Despite the "Jacobin" label, Rigby does not see Jane Eyre as a forward-looking book but as a throwback to less egalitarian times. Her views, usually regarded as misguided by modern critics, in fact enable us to understand how Jane Eyre's success in mesmerising generations of readers derive from its unspoken contradictions, which arguably give it its electric energy and have allowed it to be interpreted in so many contradictory ways.

Jane's assertiveness is indeed feminist, relocating the Byronic ego in the figure of the poor, plain governess. But her erotic masochism reflects the Fifty Shades of Grey view of gender relations promoted by the sub-Byronic commercial literature of the 1820s and 1830s which the young Charlotte had imbibed, along with the amoral, libertine, and frankly misogynistic Tory anarchism of Blackwood's Magazine and Fraser's Magazine, her favourite reading in her youth.

As a provincial, Charlotte Brontë was behind the times and outside the loop of literary London. She had no idea quite how tawdry and naïve her female Byronism would seem in 1847 to the new, progressive Victorian establishment, who had moved their focus from Romantic individualism to social amelioration. And yet, for all her doubts, even Rigby acknowledged that Jane Eyre was a work of genius. Jane Eyre is too full of paradox to be read as a moral manual, but it has survived because, artistically, it has rarely been bettered.

Lucasta Miller's book is The Brontë Myth' . Her essay on why Brontë books were deemed "coarse" will appear in the Blackwell Companion to the Brontës. Read on: independent

More information about Elizabeth Rigby; wiki/Elizabeth Eastlake

 

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Parsonage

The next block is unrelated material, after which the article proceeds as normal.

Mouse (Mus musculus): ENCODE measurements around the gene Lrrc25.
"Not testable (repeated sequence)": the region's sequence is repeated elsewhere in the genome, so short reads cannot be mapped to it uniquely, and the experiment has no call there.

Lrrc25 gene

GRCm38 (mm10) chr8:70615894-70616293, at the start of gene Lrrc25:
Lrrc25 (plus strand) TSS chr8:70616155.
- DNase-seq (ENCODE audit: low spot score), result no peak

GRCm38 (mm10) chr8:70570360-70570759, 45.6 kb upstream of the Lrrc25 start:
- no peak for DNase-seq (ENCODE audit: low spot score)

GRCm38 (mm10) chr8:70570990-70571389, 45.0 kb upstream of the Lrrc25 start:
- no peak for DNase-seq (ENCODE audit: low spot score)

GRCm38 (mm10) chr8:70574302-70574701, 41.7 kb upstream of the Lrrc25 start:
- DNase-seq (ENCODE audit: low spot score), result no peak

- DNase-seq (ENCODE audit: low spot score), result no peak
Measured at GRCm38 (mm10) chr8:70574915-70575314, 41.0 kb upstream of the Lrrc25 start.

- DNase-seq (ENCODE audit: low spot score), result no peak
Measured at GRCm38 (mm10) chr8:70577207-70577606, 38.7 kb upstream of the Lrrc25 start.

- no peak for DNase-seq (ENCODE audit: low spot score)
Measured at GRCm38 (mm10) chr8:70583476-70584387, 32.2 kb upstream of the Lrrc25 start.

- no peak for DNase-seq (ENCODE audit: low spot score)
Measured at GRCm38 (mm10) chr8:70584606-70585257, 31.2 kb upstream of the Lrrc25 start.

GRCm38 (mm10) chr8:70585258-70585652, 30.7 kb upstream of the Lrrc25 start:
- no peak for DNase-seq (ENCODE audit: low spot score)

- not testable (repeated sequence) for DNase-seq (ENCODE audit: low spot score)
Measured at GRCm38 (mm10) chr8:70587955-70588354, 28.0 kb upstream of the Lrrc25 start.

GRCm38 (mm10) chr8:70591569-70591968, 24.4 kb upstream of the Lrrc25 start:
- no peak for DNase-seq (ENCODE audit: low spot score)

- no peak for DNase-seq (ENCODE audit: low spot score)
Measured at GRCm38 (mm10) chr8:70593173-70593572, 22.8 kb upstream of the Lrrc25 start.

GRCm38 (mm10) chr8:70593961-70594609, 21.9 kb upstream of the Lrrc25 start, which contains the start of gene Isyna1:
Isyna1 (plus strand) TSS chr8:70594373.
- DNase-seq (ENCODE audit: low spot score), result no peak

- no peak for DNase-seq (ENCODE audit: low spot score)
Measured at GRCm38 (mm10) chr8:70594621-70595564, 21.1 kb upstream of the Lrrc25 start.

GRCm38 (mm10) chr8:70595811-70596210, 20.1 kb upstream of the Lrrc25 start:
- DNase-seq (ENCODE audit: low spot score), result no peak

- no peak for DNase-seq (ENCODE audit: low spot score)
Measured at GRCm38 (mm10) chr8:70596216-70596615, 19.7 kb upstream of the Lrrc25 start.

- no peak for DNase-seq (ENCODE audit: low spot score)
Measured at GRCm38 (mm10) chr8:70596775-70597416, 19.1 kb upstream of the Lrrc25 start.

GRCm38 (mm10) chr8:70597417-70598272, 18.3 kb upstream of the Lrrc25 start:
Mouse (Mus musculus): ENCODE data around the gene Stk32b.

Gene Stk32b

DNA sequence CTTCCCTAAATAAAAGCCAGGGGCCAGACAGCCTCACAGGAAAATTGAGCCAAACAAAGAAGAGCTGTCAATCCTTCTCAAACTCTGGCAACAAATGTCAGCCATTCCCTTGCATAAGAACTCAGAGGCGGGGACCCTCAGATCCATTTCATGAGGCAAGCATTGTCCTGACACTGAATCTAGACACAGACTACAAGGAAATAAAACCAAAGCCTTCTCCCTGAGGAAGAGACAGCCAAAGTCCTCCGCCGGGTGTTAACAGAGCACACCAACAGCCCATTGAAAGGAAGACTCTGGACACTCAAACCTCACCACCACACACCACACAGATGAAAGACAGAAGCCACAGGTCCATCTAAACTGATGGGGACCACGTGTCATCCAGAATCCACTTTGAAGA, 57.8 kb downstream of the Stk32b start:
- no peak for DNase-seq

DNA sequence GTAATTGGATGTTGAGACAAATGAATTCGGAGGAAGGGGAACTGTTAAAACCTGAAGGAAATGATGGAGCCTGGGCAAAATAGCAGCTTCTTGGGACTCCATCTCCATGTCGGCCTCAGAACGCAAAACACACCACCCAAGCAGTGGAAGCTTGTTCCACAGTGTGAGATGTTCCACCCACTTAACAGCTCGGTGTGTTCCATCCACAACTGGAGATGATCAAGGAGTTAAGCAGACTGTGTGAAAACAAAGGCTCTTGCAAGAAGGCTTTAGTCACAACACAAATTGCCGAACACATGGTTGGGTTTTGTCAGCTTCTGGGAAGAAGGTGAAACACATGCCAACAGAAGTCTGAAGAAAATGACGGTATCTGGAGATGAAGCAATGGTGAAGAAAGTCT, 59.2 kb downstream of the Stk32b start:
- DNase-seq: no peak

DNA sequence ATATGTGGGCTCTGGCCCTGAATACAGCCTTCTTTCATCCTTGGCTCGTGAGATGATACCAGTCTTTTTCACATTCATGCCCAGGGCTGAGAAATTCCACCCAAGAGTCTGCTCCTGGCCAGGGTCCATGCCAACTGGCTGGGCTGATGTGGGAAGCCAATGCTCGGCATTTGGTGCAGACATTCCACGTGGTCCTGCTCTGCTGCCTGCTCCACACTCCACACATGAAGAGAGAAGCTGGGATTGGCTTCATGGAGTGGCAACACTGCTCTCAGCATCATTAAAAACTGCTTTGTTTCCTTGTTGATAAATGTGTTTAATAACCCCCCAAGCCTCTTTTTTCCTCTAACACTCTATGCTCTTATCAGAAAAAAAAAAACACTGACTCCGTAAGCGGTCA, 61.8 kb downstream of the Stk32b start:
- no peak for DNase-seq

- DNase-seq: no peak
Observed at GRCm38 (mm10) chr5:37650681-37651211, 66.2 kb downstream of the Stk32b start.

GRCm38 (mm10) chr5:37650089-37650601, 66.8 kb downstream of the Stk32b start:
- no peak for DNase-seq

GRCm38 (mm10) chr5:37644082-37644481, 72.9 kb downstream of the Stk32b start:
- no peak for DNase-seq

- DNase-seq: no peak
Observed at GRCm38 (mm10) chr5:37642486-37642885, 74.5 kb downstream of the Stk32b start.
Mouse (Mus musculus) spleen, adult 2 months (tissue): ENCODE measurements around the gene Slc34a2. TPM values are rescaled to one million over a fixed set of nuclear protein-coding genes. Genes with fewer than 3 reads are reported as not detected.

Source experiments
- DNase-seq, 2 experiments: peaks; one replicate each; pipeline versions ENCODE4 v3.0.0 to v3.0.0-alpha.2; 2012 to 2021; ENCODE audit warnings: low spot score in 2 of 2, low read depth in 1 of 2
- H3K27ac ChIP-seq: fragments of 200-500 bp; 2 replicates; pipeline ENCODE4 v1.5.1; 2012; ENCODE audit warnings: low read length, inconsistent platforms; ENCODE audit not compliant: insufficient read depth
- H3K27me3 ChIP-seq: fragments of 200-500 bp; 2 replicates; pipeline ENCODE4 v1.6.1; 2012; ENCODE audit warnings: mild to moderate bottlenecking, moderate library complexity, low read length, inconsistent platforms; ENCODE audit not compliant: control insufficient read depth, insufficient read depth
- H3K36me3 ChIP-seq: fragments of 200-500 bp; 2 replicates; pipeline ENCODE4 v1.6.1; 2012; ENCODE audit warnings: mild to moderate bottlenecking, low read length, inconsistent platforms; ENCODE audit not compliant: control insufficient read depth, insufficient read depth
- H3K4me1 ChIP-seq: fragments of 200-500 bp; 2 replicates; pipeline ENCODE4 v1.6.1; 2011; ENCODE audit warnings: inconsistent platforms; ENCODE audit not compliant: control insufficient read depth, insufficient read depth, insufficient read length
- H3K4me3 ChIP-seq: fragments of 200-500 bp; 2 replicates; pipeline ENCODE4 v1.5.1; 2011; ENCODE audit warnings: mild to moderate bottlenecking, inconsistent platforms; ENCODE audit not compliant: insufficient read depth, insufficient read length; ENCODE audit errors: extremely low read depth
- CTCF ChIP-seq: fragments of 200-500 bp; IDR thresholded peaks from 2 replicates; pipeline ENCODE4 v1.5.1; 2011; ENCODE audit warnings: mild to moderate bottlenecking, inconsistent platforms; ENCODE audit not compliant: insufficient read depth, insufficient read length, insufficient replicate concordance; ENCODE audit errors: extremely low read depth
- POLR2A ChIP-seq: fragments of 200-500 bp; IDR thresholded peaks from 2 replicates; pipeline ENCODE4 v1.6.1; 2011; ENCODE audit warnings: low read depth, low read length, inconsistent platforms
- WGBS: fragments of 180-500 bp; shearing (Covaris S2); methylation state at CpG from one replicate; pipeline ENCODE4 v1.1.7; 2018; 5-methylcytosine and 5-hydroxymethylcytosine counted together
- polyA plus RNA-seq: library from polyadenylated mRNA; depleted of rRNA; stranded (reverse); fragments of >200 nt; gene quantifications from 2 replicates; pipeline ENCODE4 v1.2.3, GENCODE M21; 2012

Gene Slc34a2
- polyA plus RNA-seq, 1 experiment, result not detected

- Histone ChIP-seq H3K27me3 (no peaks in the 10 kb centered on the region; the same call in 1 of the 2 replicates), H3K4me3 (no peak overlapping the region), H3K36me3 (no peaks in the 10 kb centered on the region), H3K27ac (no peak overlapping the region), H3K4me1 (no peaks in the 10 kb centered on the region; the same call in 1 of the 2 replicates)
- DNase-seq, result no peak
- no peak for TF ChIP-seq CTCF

Parsonage

Charlotte Bronte

Presently the door opened, and in came a superannuated mastiff, followed by an old gentleman very like Miss Bronte, who shook hands with us, and then went to call his daughter. A long interval, during which we coaxed the old dog, and looked at a picture of Miss Bronte, by Richmond, the solitary ornament of the room, looking strangely out of place on the bare walls, and at the books on the little shelves, most of them evidently the gift of the authors since Miss Bronte's celebrity. Presently she came in, and welcomed us very kindly, and took me upstairs to take off my bonnet, and herself brought me water and towels. The uncarpeted stone stairs and floors, the old drawers propped on wood, were all scrupulously clean and neat. When we went into the parlour again, we began talking very comfortably, when the door opened and Mr. Bronte looked in; seeing his daughter there, I suppose he thought it was all right, and he retreated to his study on the opposite side of the passage; presently emerging again to bring W---- a country newspaper. This was his last appearance till we went. Miss Bronte spoke with the greatest warmth of Miss Martineau, and of the good she had gained from her. Well! we talked about various things; the character of the people, - about her solitude, etc., till she left the room to help about dinner, I suppose, for she did not return for an age. The old dog had vanished; a fat curly-haired dog honoured us with his company for some time, but finally manifested a wish to get out, so we were left alone. At last she returned, followed by the maid and dinner, which made us all more comfortable; and we had some very pleasant conversation, in the midst of which time passed quicker than we supposed, for at last W---- found that it was half-past three, and we had fourteen or fifteen miles before us. So we hurried off, having obtained from her a promise to pay us a visit in the spring... ------------------- "She cannot see well, and does little beside knitting. The way she weakened her eyesight was this: When she was sixteen or seventeen, she wanted much to draw; and she copied nimini-pimini copper-plate engravings out of annuals, ('stippling,' don't the artists call it?) every little point put in, till at the end of six months she had produced an exquisitely faithful copy of the engraving. She wanted to learn to express her ideas by drawing. After she had tried to draw stories, and not succeeded, she took the better mode of writing; but in so small a hand, that it is almost impossible to decipher what she wrote at this time.